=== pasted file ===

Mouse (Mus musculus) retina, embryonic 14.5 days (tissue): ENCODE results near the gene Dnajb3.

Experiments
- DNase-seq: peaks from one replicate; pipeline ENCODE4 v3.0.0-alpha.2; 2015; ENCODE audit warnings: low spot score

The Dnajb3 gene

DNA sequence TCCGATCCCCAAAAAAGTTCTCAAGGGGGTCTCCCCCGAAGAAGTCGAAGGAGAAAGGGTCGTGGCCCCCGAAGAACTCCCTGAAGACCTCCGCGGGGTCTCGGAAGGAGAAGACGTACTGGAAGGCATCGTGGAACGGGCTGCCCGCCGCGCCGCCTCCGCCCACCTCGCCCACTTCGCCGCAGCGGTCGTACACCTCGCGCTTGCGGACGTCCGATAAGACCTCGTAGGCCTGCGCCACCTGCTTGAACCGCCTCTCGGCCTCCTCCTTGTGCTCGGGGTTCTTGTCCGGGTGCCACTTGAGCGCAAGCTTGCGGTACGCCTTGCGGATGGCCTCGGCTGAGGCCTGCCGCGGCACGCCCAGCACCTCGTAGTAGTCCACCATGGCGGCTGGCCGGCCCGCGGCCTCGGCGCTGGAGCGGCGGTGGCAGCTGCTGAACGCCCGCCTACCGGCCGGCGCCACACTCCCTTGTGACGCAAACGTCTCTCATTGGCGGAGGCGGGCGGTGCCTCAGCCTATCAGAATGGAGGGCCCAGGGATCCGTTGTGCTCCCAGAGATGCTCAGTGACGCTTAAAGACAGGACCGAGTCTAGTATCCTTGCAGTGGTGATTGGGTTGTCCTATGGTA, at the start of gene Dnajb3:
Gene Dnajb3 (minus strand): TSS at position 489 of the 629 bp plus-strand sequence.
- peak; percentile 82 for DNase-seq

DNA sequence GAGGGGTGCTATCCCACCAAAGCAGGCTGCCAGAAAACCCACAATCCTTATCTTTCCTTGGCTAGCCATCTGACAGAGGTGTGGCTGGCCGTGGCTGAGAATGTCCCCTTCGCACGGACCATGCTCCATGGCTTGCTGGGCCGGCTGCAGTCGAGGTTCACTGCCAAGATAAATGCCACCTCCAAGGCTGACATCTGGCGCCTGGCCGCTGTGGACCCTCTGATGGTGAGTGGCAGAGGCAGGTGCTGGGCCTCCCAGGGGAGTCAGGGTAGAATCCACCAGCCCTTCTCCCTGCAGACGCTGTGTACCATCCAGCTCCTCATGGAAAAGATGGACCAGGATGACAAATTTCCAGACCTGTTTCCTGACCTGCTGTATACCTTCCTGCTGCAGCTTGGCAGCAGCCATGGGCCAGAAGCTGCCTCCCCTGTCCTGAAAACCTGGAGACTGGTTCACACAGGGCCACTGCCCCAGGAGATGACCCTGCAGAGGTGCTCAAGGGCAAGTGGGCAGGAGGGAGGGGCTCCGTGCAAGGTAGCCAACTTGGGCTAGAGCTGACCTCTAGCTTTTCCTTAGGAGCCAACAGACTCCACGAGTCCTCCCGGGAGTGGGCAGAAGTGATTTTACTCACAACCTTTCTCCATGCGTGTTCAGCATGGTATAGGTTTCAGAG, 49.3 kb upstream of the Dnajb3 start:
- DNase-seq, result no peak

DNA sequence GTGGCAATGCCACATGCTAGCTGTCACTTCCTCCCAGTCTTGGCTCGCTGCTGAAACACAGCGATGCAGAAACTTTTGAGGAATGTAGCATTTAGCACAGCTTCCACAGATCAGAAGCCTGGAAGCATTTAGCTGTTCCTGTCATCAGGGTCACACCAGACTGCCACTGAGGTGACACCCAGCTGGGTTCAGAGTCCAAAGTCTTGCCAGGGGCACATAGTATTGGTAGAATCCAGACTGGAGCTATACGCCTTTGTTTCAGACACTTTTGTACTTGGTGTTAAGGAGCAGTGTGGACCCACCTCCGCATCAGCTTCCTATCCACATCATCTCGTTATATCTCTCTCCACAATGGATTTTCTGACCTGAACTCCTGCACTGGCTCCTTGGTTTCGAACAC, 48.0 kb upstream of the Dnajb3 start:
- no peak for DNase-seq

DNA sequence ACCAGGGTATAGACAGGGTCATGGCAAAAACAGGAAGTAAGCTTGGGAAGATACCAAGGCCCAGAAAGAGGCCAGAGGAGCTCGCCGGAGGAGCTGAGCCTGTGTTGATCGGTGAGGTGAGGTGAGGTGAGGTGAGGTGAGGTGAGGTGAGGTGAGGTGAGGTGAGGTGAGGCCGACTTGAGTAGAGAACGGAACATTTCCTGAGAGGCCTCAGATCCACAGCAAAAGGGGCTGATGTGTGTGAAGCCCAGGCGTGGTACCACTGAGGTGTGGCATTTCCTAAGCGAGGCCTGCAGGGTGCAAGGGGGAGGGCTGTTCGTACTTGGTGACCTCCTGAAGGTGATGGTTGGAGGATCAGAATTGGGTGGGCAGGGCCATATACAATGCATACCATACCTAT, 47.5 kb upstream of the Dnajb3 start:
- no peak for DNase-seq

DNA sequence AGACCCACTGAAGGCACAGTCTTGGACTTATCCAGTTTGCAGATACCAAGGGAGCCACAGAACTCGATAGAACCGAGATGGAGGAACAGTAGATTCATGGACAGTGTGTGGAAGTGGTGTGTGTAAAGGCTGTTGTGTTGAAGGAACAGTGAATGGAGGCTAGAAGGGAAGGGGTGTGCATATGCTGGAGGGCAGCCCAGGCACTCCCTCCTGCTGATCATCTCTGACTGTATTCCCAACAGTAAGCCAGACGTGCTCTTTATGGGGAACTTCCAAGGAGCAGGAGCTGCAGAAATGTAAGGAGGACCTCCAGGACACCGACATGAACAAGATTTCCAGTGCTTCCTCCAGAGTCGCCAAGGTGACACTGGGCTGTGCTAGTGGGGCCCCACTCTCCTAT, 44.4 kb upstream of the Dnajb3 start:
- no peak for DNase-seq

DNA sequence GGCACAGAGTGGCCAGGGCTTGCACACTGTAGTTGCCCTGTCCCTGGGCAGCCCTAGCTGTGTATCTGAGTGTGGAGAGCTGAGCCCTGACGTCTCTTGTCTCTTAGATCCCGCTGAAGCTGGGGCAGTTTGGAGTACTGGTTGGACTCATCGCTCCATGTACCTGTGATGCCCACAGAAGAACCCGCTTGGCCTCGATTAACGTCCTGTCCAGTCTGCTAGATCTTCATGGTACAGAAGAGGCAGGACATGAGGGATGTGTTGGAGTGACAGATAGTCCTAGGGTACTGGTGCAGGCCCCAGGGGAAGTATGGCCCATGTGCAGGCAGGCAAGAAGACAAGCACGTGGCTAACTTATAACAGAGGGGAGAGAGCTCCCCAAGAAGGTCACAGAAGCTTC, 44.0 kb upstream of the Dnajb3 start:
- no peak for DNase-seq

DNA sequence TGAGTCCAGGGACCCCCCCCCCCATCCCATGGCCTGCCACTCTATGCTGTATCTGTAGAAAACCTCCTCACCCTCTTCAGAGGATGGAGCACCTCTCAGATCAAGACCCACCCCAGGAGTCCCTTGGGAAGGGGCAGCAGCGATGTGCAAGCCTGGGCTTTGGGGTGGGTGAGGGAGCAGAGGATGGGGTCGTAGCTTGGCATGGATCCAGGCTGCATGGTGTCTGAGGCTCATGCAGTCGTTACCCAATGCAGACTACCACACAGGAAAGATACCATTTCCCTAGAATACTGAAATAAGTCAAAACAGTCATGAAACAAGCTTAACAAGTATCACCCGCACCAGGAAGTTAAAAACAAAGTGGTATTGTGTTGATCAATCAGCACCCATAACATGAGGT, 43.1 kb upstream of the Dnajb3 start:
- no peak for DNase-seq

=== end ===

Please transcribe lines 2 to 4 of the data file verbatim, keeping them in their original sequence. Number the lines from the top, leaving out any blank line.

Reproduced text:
Experiments
- DNase-seq: peaks from one replicate; pipeline ENCODE4 v3.0.0-alpha.2; 2015; ENCODE audit warnings: low spot score

The Dnajb3 gene